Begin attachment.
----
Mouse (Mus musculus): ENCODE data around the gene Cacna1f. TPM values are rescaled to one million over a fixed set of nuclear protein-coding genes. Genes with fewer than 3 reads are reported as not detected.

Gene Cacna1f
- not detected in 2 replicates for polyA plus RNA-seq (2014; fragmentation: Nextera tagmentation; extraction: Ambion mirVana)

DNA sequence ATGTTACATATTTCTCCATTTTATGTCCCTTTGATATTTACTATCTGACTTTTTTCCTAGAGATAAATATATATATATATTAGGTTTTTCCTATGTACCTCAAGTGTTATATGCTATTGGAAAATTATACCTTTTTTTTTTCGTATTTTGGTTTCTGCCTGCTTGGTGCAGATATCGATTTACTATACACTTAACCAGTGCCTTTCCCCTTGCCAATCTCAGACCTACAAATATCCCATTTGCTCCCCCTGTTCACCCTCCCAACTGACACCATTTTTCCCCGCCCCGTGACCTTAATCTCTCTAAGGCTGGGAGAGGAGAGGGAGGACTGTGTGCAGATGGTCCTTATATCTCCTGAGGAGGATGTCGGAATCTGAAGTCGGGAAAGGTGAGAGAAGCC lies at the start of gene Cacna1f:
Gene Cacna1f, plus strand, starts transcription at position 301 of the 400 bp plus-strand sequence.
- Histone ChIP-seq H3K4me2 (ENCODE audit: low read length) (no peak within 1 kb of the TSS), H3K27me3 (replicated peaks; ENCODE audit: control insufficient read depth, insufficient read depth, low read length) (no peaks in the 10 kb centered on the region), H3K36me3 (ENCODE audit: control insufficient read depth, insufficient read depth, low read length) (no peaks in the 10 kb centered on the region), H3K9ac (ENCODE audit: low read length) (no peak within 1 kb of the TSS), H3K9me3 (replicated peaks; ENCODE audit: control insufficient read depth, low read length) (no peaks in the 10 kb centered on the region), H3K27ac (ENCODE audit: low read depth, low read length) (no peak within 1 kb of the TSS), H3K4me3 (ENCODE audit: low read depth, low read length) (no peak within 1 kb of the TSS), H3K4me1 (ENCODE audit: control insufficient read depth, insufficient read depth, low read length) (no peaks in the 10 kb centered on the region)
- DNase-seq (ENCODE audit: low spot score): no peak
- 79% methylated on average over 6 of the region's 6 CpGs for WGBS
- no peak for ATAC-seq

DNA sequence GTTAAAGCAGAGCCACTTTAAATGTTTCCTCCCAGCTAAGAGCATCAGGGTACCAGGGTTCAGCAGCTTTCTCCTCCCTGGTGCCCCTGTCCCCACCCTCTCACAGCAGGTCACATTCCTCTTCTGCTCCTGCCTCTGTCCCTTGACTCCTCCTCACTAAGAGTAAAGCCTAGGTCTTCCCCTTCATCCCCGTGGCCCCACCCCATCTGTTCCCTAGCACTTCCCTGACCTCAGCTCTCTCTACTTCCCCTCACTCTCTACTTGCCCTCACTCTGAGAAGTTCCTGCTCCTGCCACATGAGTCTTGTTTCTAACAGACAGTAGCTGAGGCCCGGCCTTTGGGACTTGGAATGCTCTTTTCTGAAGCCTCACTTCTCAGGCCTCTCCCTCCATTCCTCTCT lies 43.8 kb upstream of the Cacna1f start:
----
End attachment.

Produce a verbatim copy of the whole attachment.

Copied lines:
Mouse (Mus musculus): ENCODE data around the gene Cacna1f. TPM values are rescaled to one million over a fixed set of nuclear protein-coding genes. Genes with fewer than 3 reads are reported as not detected.

Gene Cacna1f
- not detected in 2 replicates for polyA plus RNA-seq (2014; fragmentation: Nextera tagmentation; extraction: Ambion mirVana)

DNA sequence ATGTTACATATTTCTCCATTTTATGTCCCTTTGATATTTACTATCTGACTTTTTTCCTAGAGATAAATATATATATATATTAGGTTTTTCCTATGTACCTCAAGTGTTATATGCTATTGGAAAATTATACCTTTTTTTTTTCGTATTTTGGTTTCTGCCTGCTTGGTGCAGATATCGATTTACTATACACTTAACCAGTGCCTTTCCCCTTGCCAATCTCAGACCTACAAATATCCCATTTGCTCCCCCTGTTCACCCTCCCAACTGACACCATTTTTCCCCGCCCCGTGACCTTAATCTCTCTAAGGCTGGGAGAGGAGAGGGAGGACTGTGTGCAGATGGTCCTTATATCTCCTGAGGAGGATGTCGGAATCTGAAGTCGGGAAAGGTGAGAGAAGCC lies at the start of gene Cacna1f:
Gene Cacna1f, plus strand, starts transcription at position 301 of the 400 bp plus-strand sequence.
- Histone ChIP-seq H3K4me2 (ENCODE audit: low read length) (no peak within 1 kb of the TSS), H3K27me3 (replicated peaks; ENCODE audit: control insufficient read depth, insufficient read depth, low read length) (no peaks in the 10 kb centered on the region), H3K36me3 (ENCODE audit: control insufficient read depth, insufficient read depth, low read length) (no peaks in the 10 kb centered on the region), H3K9ac (ENCODE audit: low read length) (no peak within 1 kb of the TSS), H3K9me3 (replicated peaks; ENCODE audit: control insufficient read depth, low read length) (no peaks in the 10 kb centered on the region), H3K27ac (ENCODE audit: low read depth, low read length) (no peak within 1 kb of the TSS), H3K4me3 (ENCODE audit: low read depth, low read length) (no peak within 1 kb of the TSS), H3K4me1 (ENCODE audit: control insufficient read depth, insufficient read depth, low read length) (no peaks in the 10 kb centered on the region)
- DNase-seq (ENCODE audit: low spot score): no peak
- 79% methylated on average over 6 of the region's 6 CpGs for WGBS
- no peak for ATAC-seq

DNA sequence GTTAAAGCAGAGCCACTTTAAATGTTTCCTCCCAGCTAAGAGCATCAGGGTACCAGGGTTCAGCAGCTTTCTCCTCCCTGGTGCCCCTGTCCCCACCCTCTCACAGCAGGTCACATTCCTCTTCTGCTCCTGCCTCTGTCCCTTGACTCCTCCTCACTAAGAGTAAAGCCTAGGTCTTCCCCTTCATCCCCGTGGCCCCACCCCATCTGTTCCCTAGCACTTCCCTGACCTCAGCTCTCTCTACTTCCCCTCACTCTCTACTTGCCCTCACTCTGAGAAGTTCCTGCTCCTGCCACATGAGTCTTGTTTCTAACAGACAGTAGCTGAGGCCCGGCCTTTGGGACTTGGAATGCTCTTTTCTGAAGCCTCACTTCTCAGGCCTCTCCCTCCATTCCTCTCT lies 43.8 kb upstream of the Cacna1f start: